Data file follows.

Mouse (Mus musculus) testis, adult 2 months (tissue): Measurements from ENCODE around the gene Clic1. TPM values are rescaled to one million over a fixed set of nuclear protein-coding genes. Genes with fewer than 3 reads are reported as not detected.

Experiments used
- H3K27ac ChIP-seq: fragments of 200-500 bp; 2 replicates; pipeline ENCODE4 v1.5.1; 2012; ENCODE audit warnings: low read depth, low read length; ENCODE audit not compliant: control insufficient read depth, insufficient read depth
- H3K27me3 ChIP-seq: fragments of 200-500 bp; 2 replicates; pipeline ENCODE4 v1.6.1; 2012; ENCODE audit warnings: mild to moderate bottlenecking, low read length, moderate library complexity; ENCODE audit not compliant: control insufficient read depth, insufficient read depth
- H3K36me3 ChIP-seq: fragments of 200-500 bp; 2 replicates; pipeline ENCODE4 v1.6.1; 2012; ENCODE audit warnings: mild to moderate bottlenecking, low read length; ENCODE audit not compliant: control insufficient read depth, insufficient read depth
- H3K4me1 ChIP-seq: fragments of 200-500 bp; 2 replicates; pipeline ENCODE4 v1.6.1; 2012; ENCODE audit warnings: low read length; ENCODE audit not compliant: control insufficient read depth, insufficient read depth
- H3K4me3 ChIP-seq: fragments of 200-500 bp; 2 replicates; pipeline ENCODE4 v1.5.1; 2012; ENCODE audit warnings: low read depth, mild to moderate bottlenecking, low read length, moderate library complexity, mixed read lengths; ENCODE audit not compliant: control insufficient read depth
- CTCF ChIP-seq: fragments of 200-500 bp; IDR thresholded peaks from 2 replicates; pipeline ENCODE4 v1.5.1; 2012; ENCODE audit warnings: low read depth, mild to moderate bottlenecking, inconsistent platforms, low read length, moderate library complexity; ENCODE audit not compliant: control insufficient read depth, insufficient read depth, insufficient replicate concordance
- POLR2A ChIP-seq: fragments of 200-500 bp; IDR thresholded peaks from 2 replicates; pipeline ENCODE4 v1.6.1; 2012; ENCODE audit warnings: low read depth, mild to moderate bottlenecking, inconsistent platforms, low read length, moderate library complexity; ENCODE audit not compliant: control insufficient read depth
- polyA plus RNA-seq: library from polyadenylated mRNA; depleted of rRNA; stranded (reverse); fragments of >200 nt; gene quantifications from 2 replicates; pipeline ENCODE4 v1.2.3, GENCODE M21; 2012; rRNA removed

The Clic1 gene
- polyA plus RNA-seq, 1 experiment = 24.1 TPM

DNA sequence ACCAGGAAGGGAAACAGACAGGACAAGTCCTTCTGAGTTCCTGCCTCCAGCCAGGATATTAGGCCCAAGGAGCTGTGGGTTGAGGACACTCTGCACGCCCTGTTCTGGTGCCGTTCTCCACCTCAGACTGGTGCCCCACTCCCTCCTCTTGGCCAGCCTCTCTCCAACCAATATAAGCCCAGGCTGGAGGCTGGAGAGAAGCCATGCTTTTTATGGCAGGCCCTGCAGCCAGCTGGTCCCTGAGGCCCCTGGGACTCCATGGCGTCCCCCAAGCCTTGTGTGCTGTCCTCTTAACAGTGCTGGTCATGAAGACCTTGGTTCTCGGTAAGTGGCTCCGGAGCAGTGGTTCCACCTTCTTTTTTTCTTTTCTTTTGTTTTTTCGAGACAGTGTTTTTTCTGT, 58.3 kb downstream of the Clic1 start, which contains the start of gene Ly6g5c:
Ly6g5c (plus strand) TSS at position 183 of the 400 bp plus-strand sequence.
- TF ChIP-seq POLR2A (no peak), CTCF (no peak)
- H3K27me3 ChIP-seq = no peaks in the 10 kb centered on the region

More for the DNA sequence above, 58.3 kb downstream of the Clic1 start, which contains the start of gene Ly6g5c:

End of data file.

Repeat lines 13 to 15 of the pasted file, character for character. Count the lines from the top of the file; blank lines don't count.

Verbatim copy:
DNA sequence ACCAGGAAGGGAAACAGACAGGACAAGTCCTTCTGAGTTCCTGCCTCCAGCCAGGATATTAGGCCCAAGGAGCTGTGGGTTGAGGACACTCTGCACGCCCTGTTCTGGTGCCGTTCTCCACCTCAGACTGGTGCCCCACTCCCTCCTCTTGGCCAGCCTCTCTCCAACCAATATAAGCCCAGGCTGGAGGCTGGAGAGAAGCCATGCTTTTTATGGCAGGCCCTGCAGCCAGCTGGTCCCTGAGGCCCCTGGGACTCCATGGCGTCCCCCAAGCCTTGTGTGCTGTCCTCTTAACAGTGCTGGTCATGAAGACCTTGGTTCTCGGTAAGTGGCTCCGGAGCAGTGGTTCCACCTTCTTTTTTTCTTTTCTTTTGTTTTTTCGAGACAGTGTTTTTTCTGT, 58.3 kb downstream of the Clic1 start, which contains the start of gene Ly6g5c:
Ly6g5c (plus strand) TSS at position 183 of the 400 bp plus-strand sequence.
- TF ChIP-seq POLR2A (no peak), CTCF (no peak)